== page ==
His voice is creepy, his look is genuinely scary and the things he does are so violently nonsensical that one literally has no idea what he’s likely to do next! That said, it is far from the expected over-the-top performance seen from his predecessors, Cesar Romero and Jack Nicholson. It is clearly well-thought out and designed for maximum effect and yet not overplayed. Does he deserve an Oscar nod? Don’t know. Again, I think the main reason he stands out is because he’s too good for the room.
Another reason Ledger’s performance resonates is that it plays off of Christian Bale’s Batman and he’s the weak spot of the movie! Seriously, he’s perfectly fine in the dual lead role but overshown even by the legendary Michael Caine effortlessly giving depth to Alfred the butler—a character not exactly known for his depth! Given a serious script and a realistic-looking batsuit, Bale is a credible Caped Crusader and an intelligent, civic-minded Bruce Wayne. Even the love triangle with Aaron Eckhart and Maggie Gylenhaal is smoothly played.
While there are some amusing moments, there are no outright laughs in THE DARK KNIGHT, just thrills, chills and a complicated crime story eventually overshadowed by the philosophical forces of order and chaos as represented by Batman and the Joker in their age-old struggle. With sharp writing and impressive direction, it is an excellent superhero movie. Go see it! (I’ll wait)
Seen here is me in the Joker T-shirt from sometime in the 1990’s that I dug out of mothballs for the occasion. Let’s face it, if I didn’t wear it to see this movie, what COULD I wear it to??

Saturday, July 19, 2008

What's Up With Me


Sorry for the lack of more substantial postings lately. Don't you hate it when real life gets in the way of blogging? I mean seriously...! Thought I'd offer a brief update of what's going on in my life these days.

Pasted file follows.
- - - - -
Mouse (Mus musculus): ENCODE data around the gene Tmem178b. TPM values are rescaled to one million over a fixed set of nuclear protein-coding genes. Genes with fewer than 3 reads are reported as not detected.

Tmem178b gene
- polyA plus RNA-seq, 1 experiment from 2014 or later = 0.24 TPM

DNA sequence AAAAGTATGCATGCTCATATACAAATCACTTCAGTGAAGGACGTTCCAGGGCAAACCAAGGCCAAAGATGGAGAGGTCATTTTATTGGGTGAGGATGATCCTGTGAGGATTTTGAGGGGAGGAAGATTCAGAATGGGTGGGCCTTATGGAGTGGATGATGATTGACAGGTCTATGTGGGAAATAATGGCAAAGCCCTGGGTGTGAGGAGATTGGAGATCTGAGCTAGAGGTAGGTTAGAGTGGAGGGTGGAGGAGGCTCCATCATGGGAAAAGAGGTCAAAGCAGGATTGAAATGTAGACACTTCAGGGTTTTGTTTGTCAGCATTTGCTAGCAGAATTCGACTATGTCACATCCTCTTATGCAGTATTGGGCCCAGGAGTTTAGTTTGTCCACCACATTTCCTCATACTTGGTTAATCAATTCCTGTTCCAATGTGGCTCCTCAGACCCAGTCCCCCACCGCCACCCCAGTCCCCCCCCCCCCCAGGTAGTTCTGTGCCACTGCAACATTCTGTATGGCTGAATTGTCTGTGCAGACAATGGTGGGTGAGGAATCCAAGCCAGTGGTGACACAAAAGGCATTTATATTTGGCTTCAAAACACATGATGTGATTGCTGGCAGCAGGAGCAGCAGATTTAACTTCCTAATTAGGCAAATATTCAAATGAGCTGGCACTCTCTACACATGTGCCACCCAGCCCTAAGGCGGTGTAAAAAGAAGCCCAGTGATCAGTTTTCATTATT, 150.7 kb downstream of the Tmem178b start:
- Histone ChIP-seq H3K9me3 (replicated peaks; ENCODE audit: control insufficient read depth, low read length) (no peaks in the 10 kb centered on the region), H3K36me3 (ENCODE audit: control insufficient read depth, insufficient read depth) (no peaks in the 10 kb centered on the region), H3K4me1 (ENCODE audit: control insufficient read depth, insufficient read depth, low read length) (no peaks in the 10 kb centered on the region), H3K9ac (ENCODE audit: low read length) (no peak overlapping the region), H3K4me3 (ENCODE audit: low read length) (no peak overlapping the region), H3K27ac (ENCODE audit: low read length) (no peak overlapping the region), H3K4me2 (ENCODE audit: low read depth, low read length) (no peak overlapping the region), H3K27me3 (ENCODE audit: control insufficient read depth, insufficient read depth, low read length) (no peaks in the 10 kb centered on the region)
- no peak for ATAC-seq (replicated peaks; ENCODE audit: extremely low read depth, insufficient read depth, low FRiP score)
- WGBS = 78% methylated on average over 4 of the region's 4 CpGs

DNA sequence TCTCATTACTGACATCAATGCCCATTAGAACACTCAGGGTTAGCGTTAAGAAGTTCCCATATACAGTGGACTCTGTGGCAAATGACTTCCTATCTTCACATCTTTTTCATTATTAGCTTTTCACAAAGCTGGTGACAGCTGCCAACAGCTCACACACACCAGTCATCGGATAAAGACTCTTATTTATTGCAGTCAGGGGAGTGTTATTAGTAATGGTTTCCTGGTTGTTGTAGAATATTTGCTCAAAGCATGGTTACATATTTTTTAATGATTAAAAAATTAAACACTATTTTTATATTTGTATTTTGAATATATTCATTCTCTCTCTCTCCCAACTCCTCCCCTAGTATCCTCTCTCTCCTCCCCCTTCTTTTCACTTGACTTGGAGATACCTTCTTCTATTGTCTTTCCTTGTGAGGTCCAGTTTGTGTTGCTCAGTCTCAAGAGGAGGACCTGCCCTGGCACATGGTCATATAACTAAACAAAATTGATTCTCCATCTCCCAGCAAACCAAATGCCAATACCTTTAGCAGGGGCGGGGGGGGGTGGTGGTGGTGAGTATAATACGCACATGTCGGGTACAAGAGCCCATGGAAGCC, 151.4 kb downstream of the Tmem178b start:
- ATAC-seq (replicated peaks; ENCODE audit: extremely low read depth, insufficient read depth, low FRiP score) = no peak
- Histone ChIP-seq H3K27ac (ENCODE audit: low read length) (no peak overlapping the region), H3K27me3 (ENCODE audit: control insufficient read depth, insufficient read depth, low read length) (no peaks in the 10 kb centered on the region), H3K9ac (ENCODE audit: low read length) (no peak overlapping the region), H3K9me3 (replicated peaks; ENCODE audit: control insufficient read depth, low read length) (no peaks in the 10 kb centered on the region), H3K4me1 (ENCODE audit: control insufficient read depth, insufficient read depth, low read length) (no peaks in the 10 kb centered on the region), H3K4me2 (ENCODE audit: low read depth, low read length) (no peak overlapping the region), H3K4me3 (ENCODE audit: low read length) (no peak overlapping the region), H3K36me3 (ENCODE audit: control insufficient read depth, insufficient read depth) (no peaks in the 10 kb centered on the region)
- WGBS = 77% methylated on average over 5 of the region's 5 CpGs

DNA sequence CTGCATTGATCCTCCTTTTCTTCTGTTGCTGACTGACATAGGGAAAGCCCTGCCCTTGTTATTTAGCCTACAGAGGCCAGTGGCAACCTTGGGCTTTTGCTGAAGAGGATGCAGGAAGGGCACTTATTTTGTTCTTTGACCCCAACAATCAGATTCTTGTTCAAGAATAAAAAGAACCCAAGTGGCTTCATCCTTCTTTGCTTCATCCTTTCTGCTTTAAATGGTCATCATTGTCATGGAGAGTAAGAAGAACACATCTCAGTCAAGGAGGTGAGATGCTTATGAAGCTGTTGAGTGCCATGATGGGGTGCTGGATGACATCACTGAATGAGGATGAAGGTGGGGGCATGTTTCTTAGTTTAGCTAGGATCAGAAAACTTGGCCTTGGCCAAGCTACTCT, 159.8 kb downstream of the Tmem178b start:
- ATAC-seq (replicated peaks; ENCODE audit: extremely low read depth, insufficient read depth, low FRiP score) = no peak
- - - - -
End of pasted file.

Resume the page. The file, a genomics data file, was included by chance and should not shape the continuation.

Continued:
First of all, yesterday we lost my 104 year old Aunt (and beloved grandmother of Rick from the blog On My Mind ). While that obviously will lead to an emotional week upcoming, my wife and I are also hoping the week plays out as planned and we are finally able to complete closing on the house we're selling this next Friday after two postponements. This should lead to our personal financial picture being stabilized for the first time in a decade! With my personal blood pressure and stress issues, this would definitely help!

I haven't seen THE DARK KNIGHT (or any other summer movies except IRON MAN) but this past week that darn stimulus check finally showed and I hope to use part of that to see it (and the rest for gas!).

On television, I'm watching absolutely nothing currently. On the 'Net, I try to keep up with old WKRP IN CINCINNATI episodes at Something Old, Nothing New, WHAT'S MY LINE clips on YOUTUBE and the odd TV rarities such as Woody Allen interviewing Billy Graham in 1969.

The Christa Helm piece is temporarily on hold but most definitely not dead. Within the past week alone, I have spoken to a couple of folks in connection with the project.
What am I reading currently? Well, I'm still wading through the massive but wondrous collection that is--for short--HEMBECK. Full review to come. I'm also finishing up THE ESSENTIAL IRON MAN vol. 3 with its wonderful George Tuska/Johnny Craig art and wondering now if tge pages are re-creations as has come out recently on the Web. Sigh. This week, I also started David Kaufman's no holds barred but still admiring new biography of DORIS DAY, ironically (someone went for the joke!) published by Virgin Publishing!